Paint up - Aboriginal Dance

Many Aboriginal communities have been painting their bodies for thousands of years. For these communities, body painting is not necessarily just about visual artistic creativity, it relates to conventions, laws and religion. It is a means of communication.

In dance, designs are used to change the surface of the body to tell a story. These designs are not exclusive to dance but are found on many different everyday and ritual objects. Contemporary body painting in Aboriginal dance draws on these traditions. 

 

For Indigenous Australians, spirituality centres around the land. The nurturing and life-giving capacity of even our hardest terrains has been the mainstay of Indigenous religious beliefs. Incorporating the earth into spiritual ceremonies is done by many tribes using various ochres. Different coloured ochre is applied to various designs according to your totem so that spirituality is awakened during the paint-up. There are no time constraints, no boundaries; there's an apparent timelessness about the ritual.

Stephen Page, Artistic Director, Bangarra Dance Theatre

We never dance without ochre on... because that's what we have been doing for a long time, like a thousand years. Body paint for us is really important for our culture, for sharing with other people too. Some people don't recognise me when I do painting, when I am performing. They can see when I am dancing, it's like they thought I am an old old man. Because when I am there, it's like my soul is very strong and I watch the audience. The paint makes me more older, older looking.

Djakapurra Munyarryun, Bangarra Dance Theatre

I am from the Tharawal community and was born in Sydney and grew up in Campbelltown. I have studied traditional dance from Aboriginal elders and communities in Australia and have researched and performed Aboriginal dances for many years but found there was no traditional Indigenous dance from Sydney. I have developed and have recreated a new style of dance and body design that relates to the locality of Sydney. The lyrebird is an animal that I feel I have a close affinity to. I use natural clays and ochres, some of them which need grinding, and I apply them with my hand or a paintbrush. In the past, I have collected pipeclay near Campbelltown just near where I used to live and down south. I find ochre pit, yellow and red clays. I apply the white clay as a splash to cover the body and then often use my own hand prints, red and brown ochres (the colours of the lyrebird) for my performance. I apply the ochres with an intuitive feeling for whatever dance or purpose I am preparing for.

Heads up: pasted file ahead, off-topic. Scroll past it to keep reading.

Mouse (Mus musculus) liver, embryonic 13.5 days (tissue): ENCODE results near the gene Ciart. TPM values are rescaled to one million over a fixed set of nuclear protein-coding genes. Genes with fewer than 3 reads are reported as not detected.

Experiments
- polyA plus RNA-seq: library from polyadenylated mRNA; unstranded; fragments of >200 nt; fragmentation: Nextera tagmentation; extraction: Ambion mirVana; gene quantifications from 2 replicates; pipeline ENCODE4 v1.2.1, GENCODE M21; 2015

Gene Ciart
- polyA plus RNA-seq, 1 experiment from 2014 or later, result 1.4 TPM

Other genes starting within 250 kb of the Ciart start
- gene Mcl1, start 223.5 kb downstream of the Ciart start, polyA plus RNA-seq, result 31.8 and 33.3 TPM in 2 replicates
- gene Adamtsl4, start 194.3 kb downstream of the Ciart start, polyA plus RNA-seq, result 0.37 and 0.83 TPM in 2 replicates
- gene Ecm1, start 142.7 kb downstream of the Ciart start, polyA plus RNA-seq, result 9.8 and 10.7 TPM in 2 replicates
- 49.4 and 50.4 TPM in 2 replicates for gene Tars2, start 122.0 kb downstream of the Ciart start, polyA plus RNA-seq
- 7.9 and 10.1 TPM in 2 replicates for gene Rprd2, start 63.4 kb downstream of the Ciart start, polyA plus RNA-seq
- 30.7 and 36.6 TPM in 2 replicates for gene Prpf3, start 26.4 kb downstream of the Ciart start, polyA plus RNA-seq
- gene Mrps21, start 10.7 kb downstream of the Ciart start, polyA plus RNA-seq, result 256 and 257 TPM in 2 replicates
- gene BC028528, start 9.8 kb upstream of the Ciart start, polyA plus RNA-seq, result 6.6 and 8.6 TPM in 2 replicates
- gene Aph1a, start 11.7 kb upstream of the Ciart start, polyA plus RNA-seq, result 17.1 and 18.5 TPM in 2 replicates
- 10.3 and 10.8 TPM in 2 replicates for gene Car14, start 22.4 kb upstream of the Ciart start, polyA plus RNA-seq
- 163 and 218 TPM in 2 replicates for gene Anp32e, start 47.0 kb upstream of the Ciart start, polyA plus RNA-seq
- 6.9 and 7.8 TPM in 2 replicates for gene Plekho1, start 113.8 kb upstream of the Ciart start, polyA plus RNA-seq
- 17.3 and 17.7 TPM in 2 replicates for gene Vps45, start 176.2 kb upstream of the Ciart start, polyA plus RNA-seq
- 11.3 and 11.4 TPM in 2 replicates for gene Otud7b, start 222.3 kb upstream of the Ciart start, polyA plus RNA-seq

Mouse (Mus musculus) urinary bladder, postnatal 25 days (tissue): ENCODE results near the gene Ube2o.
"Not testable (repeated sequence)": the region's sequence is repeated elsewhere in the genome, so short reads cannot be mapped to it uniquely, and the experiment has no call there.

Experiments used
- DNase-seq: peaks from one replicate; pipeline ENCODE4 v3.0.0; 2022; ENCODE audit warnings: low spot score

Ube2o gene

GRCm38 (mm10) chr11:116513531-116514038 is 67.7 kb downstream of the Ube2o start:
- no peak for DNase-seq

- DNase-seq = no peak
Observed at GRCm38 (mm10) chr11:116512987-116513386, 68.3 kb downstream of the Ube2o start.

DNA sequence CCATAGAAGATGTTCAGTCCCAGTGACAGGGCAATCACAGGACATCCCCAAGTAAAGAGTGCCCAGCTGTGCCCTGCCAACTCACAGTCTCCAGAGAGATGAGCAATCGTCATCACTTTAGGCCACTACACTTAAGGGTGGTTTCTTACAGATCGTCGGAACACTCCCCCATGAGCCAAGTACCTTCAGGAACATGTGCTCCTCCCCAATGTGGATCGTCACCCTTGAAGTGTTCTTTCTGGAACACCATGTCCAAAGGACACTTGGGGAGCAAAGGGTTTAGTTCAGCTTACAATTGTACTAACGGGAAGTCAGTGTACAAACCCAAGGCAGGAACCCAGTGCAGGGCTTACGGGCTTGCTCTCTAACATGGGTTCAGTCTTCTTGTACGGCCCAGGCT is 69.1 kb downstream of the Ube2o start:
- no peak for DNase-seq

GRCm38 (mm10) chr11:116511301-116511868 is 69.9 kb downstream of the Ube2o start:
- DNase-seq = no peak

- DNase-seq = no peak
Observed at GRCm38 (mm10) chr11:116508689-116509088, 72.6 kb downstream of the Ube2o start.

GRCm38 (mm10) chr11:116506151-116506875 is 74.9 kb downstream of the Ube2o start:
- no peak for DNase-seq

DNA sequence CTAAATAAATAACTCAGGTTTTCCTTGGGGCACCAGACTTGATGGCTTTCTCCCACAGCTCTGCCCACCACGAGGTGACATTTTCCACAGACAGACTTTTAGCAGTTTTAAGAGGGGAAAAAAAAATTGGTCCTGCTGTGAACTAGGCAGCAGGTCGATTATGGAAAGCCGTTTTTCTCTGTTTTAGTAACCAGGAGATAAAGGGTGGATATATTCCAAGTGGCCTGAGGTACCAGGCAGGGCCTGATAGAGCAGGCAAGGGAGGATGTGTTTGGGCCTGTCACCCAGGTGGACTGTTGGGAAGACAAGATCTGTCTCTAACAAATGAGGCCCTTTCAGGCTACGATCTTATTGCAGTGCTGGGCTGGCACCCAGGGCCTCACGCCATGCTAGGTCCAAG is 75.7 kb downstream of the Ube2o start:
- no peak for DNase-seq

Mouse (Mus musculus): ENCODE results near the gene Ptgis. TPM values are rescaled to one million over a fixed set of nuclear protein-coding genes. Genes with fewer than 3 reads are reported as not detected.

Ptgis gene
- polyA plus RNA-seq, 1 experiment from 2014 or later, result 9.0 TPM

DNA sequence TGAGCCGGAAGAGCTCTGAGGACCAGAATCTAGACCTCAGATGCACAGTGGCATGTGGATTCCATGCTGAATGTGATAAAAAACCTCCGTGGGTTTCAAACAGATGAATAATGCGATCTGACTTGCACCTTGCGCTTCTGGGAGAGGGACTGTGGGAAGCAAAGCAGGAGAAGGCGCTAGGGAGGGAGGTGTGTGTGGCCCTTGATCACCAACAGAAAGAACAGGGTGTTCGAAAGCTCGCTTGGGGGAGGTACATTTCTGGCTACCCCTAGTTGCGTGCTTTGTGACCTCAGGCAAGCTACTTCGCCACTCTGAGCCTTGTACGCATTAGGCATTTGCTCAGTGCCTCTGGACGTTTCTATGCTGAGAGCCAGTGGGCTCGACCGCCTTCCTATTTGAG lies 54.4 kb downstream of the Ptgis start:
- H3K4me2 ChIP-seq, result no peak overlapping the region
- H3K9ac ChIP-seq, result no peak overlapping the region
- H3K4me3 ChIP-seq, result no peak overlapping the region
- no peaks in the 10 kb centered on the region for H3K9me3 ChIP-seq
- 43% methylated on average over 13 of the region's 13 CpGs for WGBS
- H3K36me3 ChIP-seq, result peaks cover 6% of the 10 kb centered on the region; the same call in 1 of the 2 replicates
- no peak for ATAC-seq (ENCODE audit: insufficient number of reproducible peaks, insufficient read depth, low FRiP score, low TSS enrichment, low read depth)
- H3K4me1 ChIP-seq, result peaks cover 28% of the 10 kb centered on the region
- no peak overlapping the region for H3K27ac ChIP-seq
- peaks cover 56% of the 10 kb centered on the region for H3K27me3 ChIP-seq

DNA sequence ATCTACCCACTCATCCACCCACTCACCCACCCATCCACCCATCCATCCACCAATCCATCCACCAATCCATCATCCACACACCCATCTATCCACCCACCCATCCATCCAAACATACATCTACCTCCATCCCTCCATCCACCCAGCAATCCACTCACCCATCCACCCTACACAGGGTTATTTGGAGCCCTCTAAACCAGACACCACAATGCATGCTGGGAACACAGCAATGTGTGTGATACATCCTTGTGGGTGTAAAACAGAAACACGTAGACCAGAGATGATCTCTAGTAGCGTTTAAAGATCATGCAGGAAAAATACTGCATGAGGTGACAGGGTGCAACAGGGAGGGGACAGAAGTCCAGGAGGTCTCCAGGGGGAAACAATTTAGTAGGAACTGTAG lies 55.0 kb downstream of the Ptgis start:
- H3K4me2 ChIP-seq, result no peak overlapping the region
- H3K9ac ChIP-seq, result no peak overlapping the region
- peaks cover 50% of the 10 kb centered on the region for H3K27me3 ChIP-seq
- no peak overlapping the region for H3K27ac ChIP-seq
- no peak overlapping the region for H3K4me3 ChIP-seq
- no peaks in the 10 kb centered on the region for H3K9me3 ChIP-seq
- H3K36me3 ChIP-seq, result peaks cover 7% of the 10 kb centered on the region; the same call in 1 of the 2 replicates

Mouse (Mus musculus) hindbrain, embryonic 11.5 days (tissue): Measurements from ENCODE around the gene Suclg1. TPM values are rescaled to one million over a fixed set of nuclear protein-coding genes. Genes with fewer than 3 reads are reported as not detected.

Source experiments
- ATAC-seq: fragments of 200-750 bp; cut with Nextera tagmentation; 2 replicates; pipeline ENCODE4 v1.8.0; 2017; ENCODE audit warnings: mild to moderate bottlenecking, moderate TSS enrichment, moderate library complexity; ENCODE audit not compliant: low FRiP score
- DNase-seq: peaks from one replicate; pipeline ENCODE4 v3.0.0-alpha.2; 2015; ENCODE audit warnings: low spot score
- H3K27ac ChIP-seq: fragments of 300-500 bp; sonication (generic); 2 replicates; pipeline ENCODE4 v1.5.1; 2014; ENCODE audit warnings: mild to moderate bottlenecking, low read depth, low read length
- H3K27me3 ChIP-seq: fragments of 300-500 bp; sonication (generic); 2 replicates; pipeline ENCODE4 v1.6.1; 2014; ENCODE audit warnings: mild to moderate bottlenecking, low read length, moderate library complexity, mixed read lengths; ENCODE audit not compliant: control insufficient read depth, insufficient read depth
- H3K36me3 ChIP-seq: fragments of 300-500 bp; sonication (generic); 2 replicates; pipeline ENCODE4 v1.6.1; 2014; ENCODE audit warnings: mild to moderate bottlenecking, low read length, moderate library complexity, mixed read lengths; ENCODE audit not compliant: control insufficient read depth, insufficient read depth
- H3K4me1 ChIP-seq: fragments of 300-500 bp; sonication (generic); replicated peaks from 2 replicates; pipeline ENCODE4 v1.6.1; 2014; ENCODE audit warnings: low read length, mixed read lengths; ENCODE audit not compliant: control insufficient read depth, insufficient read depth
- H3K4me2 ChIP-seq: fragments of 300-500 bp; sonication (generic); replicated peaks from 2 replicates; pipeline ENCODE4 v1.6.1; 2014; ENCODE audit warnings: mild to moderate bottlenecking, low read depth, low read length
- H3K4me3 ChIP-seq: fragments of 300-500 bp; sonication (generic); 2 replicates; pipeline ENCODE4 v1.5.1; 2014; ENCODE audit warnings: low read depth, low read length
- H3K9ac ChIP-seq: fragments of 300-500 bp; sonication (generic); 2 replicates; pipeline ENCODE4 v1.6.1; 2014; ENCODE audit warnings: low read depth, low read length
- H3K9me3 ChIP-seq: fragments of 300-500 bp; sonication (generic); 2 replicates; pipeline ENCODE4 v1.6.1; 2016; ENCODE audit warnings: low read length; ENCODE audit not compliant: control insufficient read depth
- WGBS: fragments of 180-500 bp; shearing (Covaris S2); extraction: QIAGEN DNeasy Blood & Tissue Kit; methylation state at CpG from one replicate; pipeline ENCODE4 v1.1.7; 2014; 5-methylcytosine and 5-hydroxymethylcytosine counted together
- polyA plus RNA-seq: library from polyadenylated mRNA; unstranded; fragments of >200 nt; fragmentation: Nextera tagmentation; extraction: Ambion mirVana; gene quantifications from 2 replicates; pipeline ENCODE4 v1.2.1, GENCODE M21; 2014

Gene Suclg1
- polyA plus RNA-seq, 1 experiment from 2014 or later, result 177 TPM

Matthew Doyle, Musician and Performer

In our performance, each body painting represents our totem, like a certain part of the country on the Island. And not only that, that is how we identify ourselves, the way we communicate to each other: we know we are of one family. Each family group carries one totem and if you see someone with the same body painting, you know they are part of your family.

Dreamtime stories, like every body painting that we got on there, they relate back to the Island like a certain story place on the Island where that certain body painting is: it's part of our country and there is a story place there... it's important to us because we have to look after that certain story and the totem.

Grayson, Luuli, Mornington Island Dance Company

 


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